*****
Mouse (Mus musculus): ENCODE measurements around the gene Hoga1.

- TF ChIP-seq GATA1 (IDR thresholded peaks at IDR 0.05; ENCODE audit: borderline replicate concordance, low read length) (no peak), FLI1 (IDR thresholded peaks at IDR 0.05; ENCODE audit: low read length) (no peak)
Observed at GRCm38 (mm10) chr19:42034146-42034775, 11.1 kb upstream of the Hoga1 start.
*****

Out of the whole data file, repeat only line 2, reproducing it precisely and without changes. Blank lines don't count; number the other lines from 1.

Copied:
- TF ChIP-seq GATA1 (IDR thresholded peaks at IDR 0.05; ENCODE audit: borderline replicate concordance, low read length) (no peak), FLI1 (IDR thresholded peaks at IDR 0.05; ENCODE audit: low read length) (no peak)